For us, anyway.

I only got to see the picture in 1999, when it was first released on DVD. I paid a fortune for the damned thing (it was one of the first DVDs on the market – and they were really pricey then!) but, by that point, I was really curious to find out what I’d been missing out on all those years.

Honestly, I didn’t know what to make of it: ‘Caligula’ had the ambition of a Hollywood period piece epic, and a high quality cast, but also lower production values than you’d expect for this type of film. And then there was the wall-to-wall sex and violence, which often felt gratuitous.

I’m actually not averse to either (obviously, or I wouldn’t have picked up the movie in the first place!), but the grotesque torture and debasement of human life neutralizes any of the picture’s sexiness. Meanwhile, all the sexual imagery makes the violence feel awkward and ill-fitting.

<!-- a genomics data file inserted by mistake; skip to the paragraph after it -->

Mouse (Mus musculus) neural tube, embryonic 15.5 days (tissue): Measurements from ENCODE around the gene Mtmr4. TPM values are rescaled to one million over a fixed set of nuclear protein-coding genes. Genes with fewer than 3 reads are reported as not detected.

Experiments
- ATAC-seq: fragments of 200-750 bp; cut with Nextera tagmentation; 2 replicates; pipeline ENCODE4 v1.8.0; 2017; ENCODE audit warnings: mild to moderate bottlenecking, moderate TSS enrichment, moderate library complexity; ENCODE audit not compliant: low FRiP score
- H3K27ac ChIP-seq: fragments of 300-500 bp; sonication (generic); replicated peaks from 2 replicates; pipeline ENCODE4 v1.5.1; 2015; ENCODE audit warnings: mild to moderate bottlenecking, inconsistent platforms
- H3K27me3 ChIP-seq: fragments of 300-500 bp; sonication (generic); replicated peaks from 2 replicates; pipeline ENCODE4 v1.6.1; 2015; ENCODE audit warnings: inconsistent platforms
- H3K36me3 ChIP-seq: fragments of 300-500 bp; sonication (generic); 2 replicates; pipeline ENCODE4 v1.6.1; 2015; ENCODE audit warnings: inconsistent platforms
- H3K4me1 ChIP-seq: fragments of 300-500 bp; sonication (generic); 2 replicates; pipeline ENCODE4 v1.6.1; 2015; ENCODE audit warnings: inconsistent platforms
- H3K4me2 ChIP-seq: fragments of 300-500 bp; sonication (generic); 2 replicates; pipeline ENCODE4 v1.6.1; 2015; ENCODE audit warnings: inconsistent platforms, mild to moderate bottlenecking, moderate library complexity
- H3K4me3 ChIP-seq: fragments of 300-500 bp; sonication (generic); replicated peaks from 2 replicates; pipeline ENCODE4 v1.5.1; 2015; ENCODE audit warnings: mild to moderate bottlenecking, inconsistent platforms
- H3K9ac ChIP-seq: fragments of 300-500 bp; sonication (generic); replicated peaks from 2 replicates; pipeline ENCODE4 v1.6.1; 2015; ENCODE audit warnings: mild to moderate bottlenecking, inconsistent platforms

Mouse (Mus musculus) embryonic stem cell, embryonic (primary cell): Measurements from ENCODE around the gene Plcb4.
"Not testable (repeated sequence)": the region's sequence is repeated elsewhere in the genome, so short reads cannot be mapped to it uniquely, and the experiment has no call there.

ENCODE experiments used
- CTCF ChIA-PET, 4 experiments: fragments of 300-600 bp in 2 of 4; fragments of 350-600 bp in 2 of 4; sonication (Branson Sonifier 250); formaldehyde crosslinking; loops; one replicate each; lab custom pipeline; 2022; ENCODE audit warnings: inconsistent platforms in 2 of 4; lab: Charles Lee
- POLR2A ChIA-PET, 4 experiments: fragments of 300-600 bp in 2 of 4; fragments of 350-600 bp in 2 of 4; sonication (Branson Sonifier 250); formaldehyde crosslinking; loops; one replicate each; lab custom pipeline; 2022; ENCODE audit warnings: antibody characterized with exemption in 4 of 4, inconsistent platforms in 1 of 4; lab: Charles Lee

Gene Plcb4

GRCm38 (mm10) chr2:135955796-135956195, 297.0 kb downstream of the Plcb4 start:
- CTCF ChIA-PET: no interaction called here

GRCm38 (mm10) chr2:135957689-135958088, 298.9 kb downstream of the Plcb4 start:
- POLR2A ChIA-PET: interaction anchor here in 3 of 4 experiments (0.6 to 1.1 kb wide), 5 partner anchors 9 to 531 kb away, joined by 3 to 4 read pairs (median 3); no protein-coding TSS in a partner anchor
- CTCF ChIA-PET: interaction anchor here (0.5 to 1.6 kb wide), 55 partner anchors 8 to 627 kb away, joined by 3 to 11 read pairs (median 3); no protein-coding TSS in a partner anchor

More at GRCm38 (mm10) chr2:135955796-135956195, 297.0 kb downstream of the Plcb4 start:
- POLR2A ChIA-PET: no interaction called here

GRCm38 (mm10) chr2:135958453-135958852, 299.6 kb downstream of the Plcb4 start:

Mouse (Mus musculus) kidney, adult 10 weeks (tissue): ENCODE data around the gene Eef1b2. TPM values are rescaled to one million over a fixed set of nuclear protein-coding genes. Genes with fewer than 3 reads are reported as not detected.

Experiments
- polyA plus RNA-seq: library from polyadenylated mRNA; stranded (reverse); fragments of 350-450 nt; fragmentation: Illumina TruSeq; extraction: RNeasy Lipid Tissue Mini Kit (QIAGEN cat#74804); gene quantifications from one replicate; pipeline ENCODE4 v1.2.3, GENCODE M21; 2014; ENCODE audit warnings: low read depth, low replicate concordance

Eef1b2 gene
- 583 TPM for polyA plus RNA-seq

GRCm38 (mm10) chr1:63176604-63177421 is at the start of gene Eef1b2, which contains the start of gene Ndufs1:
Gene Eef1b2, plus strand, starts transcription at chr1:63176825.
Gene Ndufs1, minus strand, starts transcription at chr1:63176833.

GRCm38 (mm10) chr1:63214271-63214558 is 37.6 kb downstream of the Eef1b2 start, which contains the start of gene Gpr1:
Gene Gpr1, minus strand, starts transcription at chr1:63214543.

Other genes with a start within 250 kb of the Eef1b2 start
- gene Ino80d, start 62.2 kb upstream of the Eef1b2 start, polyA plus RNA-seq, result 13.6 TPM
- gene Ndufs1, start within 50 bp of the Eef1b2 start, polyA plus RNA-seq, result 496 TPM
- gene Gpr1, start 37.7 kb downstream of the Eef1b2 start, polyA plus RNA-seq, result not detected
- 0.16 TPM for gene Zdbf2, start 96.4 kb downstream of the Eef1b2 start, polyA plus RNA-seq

Further to that, the picture was intended to show how power corrupts and it has a sinister quality to it that is rather disquieting. It shows Caligula raised under the influence of his grandfather, Tiberius, a mad tyrant, then taking his place and becoming the worst despot imaginable.

Ultimately, one ends the two and a half hour-long picture feeling burdened and filthy.

Like my soul needed a rinse.

Perhaps that was the intention of the filmmakers, but we’ll never really know because Vidal’s script was altered by Brass, whose film was re-edited by Guccione, who decided to insert unplanned pornographic sequences into the final film. Everyone disagrees on what was initially planned.

What is known is that the picture is edited completely out of sequence, with some scenes taken from the middle of the picture and shoved at the front, and vice versa, with some scenes cut together from various bits intended in different scenes, …etc. It can be a frightful mess.